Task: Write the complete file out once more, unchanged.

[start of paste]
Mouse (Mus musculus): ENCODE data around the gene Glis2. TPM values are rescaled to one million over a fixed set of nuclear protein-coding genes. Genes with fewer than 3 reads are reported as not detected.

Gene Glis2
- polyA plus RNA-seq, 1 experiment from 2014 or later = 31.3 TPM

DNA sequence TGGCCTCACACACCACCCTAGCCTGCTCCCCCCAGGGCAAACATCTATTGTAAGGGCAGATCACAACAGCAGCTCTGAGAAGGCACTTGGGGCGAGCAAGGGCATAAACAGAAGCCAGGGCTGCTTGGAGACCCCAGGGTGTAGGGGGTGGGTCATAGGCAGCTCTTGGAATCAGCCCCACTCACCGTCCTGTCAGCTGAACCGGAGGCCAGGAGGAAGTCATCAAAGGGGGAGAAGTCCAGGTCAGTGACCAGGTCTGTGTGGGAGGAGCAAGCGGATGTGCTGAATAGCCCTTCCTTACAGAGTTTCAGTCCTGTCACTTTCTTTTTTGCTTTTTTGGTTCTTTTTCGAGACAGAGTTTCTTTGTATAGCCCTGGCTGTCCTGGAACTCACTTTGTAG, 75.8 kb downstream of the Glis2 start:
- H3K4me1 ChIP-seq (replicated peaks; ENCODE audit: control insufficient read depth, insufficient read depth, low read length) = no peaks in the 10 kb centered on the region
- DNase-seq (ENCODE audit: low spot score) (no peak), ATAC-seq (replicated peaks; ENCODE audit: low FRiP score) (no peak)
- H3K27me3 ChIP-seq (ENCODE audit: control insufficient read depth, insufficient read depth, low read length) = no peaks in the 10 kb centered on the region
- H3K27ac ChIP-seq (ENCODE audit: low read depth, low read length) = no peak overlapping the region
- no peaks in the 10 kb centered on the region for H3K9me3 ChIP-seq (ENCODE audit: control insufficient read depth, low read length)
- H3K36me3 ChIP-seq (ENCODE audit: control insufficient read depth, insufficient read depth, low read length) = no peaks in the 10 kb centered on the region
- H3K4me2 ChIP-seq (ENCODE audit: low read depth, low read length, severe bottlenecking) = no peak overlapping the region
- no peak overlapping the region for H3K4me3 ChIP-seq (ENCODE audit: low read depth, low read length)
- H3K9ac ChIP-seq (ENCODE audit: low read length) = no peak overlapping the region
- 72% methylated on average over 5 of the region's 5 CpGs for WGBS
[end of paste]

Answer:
Mouse (Mus musculus): ENCODE data around the gene Glis2. TPM values are rescaled to one million over a fixed set of nuclear protein-coding genes. Genes with fewer than 3 reads are reported as not detected.

Gene Glis2
- polyA plus RNA-seq, 1 experiment from 2014 or later = 31.3 TPM

DNA sequence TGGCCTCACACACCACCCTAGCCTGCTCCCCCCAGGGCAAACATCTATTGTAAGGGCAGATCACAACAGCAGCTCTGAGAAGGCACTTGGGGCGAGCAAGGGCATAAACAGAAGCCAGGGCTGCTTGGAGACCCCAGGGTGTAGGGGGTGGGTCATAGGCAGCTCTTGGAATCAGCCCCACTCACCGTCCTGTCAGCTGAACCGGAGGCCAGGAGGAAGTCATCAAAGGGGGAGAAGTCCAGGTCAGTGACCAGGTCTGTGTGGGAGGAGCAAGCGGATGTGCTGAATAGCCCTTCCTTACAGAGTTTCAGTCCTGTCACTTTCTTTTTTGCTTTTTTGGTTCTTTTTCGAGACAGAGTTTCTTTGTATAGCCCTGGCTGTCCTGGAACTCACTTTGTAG, 75.8 kb downstream of the Glis2 start:
- H3K4me1 ChIP-seq (replicated peaks; ENCODE audit: control insufficient read depth, insufficient read depth, low read length) = no peaks in the 10 kb centered on the region
- DNase-seq (ENCODE audit: low spot score) (no peak), ATAC-seq (replicated peaks; ENCODE audit: low FRiP score) (no peak)
- H3K27me3 ChIP-seq (ENCODE audit: control insufficient read depth, insufficient read depth, low read length) = no peaks in the 10 kb centered on the region
- H3K27ac ChIP-seq (ENCODE audit: low read depth, low read length) = no peak overlapping the region
- no peaks in the 10 kb centered on the region for H3K9me3 ChIP-seq (ENCODE audit: control insufficient read depth, low read length)
- H3K36me3 ChIP-seq (ENCODE audit: control insufficient read depth, insufficient read depth, low read length) = no peaks in the 10 kb centered on the region
- H3K4me2 ChIP-seq (ENCODE audit: low read depth, low read length, severe bottlenecking) = no peak overlapping the region
- no peak overlapping the region for H3K4me3 ChIP-seq (ENCODE audit: low read depth, low read length)
- H3K9ac ChIP-seq (ENCODE audit: low read length) = no peak overlapping the region
- 72% methylated on average over 5 of the region's 5 CpGs for WGBS